Isabel Mejia was 17 years old when she arrived in the United States from El Salvador, having fled her home country for reasons even the most hardened immigration opponent might have trouble dismissing. Some local gang members had decided to conscript her as the “gang’s girlfriend” — to force her into a life of sexual slavery. At home, the situation was no better: She had been a victim of domestic sexual violence. Faced with rape, death or flight, she chose to flee.
Today, Isabel (not her real name), now 18, lives in a small apartment in Southern California with her aunt. Her respite is only temporary. After crossing over the Mexican border into Texas, she had been captured by Border Patrol agents and held in a Houston detention facility before being released into her aunt’s care. Some time in the next few months, she will go before an immigration judge and, with the assistance of a pro bono attorney,
The U.S. prison population has grown more than 700 percent between 1970 and 2009. We’re locking people up left and right, including thousands of non-violent immigrants whose only crime is crossing the border without documentation. They are now trapped in private prisons with no voice.
The American Civil Liberties Union (ACLU) has just released the jaw-dropping findings of its investigation into the shadowy system of privately run Criminal Alien Requirement (CAR) prisons used to hold immigrants. Here, thousands of immigrants serve lengthy prison sentences where they are exposed to abysmal conditions.
Private prisons have a lot to gain from the incarceration of immigrants. Their business model revolves around imprisoning people for profits, siphoning tax dollars away from public goods and into shareholders’ pockets. For locked-up immigrants, however, it means being isolated from family and the outside world.
Until ACLU’s blockbuster investigation, CAR facilities have operated in the shadows,
Imagine a Mexican father telling his child that he’s leaving for America. He probably wouldn’t spend a lot of time explaining the complicated economic and political relationship between Mexico and the U.S., nor would he spend a lot of time explaining how difficult and dangerous the journey to el norte would be.
It would be a simple explanation, in all likelihood: “I have to go north to find work to earn money for my family.”
The children’s story Pancho Rabbit and the Coyote by Duncan Tonatiuh starts with a statement much like that. Like so many Mexican workers, Pancho Rabbit’s father decides go to north because of lack of work at home – “The rains did not come and the crops would not grow.”
Papá Rabbit, along with companions including Señor Ram and Señor Rooster, leave at the beginning of the story. The story is told from the point of view of Papá Rabbit’s family,
Myth One: Immigration reform will strain already overburdened government safety net programs like Social Security and Medicare.
The nonpartisan Congressional Budget Office finds that immigration reform will actually reduce the budget deficit by hundreds of billions of dollars.
Why is that? Because while they seek citizenship, undocumented workers will be required to pay into Social Security and Medicare even though they won’t be eligible for them.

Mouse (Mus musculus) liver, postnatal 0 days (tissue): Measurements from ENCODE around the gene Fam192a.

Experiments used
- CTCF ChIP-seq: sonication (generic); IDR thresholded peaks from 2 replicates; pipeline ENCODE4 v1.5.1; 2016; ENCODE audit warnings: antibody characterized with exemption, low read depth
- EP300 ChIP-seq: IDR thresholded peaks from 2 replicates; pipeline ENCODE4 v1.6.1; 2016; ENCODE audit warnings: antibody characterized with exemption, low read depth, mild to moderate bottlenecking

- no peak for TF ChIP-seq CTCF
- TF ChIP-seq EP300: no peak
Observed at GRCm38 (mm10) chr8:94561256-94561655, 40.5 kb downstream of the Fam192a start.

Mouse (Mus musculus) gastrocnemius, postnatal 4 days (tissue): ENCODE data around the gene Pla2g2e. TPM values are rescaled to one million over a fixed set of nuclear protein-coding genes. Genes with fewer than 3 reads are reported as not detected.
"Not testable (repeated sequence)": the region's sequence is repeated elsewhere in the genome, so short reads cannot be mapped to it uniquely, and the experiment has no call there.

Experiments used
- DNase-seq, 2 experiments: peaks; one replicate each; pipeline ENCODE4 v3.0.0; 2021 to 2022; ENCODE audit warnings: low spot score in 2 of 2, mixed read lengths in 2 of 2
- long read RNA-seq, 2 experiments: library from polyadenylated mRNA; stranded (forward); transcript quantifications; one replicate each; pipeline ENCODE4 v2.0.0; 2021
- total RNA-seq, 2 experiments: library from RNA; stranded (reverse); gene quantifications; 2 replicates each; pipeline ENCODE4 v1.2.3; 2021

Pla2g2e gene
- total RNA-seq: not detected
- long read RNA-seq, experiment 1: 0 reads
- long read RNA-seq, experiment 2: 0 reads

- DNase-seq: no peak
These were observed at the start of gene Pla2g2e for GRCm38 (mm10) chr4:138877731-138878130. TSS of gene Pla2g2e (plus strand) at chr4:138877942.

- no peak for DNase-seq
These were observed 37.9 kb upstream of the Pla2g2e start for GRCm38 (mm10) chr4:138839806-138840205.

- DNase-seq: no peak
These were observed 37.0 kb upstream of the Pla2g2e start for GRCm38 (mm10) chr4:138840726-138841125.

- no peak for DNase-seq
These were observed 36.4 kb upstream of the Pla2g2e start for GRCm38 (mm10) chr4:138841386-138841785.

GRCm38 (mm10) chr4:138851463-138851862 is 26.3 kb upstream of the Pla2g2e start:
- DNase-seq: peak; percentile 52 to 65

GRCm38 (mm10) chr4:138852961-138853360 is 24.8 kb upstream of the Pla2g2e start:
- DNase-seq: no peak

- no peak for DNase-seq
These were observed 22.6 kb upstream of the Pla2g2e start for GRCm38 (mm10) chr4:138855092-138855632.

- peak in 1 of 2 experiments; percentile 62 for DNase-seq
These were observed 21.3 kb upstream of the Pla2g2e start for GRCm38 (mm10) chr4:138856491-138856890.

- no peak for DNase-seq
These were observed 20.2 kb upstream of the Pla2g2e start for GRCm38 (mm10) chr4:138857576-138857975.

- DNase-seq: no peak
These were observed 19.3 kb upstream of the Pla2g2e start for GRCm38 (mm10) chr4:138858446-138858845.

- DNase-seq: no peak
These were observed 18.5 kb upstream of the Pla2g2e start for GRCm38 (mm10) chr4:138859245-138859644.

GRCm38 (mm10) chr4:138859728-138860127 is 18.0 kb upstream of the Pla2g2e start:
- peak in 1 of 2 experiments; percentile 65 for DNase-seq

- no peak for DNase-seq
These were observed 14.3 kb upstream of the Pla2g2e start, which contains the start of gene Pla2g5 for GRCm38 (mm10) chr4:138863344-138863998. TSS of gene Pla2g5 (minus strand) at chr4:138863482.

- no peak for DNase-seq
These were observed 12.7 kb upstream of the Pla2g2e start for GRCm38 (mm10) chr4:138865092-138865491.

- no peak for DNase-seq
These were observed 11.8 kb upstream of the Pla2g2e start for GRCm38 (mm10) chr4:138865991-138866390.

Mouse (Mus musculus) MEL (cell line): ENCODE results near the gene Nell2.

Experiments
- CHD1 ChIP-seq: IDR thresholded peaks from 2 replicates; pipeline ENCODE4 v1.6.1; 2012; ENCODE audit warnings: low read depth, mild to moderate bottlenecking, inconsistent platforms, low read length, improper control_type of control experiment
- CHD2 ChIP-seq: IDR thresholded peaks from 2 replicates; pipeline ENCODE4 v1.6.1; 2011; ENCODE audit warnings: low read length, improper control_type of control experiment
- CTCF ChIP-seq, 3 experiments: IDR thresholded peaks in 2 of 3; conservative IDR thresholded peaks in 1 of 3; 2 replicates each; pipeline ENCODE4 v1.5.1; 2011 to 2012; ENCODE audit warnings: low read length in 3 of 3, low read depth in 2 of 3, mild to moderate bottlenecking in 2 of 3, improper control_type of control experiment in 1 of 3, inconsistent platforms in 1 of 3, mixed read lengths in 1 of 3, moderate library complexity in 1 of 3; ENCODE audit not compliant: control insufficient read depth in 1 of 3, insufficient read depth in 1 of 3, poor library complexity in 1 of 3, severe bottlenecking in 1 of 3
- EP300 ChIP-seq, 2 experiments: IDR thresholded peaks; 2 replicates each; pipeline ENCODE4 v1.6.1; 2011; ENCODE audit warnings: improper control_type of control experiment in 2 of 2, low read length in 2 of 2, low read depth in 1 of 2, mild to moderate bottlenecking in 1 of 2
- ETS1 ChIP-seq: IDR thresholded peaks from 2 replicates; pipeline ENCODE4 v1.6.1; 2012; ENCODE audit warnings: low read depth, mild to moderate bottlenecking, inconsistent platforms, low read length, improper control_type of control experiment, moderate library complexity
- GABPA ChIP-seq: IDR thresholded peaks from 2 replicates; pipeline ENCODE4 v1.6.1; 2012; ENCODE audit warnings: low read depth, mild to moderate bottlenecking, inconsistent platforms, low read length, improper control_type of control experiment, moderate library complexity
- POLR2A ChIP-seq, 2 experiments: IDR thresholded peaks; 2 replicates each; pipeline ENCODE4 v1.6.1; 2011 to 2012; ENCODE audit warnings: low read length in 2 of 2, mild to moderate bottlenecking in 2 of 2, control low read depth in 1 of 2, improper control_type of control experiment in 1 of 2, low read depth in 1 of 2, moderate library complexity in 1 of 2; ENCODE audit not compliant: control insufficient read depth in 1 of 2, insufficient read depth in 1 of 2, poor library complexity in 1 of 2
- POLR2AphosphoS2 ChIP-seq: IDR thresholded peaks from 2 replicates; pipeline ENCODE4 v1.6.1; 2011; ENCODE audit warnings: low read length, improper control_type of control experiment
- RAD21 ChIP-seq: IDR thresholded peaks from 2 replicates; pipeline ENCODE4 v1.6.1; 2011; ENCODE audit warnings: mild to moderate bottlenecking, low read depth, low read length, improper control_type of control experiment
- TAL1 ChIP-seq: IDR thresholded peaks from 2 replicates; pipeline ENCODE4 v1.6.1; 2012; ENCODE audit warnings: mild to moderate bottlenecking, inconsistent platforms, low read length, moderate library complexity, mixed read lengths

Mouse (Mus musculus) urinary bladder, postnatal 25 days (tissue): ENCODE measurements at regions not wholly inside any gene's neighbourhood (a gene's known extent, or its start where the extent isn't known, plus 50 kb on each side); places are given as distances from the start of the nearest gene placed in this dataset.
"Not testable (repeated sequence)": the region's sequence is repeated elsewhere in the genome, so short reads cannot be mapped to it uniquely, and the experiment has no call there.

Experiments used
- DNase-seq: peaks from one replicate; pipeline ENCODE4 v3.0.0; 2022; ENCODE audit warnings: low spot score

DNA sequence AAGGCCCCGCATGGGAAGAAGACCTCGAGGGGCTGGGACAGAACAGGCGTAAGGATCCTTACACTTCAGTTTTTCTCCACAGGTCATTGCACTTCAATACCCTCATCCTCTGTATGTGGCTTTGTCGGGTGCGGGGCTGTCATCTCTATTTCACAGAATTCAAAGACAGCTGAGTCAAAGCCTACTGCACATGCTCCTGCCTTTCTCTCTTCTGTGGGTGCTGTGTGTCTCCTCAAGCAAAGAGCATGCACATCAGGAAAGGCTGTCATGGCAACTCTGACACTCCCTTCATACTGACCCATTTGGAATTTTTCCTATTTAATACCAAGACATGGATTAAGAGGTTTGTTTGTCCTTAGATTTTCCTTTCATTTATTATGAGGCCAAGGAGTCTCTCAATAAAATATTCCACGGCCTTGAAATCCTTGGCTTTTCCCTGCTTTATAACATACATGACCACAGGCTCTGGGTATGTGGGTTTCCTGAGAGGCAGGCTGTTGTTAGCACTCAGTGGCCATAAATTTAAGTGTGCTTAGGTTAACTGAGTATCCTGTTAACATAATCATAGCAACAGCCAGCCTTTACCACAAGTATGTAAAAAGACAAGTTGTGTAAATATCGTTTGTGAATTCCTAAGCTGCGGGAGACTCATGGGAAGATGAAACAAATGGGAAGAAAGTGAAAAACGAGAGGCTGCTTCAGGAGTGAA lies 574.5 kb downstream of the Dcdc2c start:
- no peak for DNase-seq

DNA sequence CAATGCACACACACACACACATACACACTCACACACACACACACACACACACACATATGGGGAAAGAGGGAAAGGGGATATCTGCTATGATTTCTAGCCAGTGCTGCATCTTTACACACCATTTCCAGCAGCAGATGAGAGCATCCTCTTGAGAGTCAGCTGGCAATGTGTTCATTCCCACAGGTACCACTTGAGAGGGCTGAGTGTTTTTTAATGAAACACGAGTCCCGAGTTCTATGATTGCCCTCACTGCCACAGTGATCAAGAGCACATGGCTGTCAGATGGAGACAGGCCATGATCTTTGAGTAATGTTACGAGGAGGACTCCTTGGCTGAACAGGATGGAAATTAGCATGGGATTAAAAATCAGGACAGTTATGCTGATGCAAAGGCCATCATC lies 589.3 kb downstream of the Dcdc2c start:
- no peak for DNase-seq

They’re also younger on average than the typical worker, so even when they’re citizens they’ll be paying into Social Security and Medicare far longer.
Myth Two: New immigrants take away jobs from native-born Americans.
Christian Torres worked as a cook in the Pomona College dining hall for more than six years. Torres and 16 of his co-workers were fired from Pomona College for not re-verifying their work eligibility after the college asked for documents, which were requested while he was leading an effort to organize to form a union. Torres and his brother came to the United States while still teenagers to join their mother and father who were already in the U.S. He supports the movement to create a common-sense immigration process. Although Torres was fired from Pomona, he continues to support his co-workers in their struggle for better working conditions at the college.
Torres, along with a diverse coalition of families, immigrant rights, labor, faith, business, students and elected leaders, sent a clear message last Friday about California’s leadership role in making immigration reform with a path to citizenship possible.
“There are more opportunities to build a stable future in this country,”
In October of 2011, Governor Jerry Brown signed into law the California Dream Act—which allows undocumented but high-achieving immigrant students to receive state funds to help pay for college. It was a monumental victory for tolerance and the culmination of a long fight—Arnold Schwarzenegger repeatedly vetoed similar measures during his tenure in the California governor’s office.
Come November 6, however, that fight could begin all over again if California’s Proposition 32 passes. The initiative will outlaw the use of automatic payroll deductions from union members and corporations for political purposes, crippling union political activity and empowering the measure’s billionaire backers to impose their political will on the state. While state unions passionately fought for the California Dream Act’s passage, they were opposed by politicians with ties to Prop. 32’s backers. Though they might not be rabid with anti-immigrant bile, Prop. 32’s moneymen have no problem funneling money to politicians who are.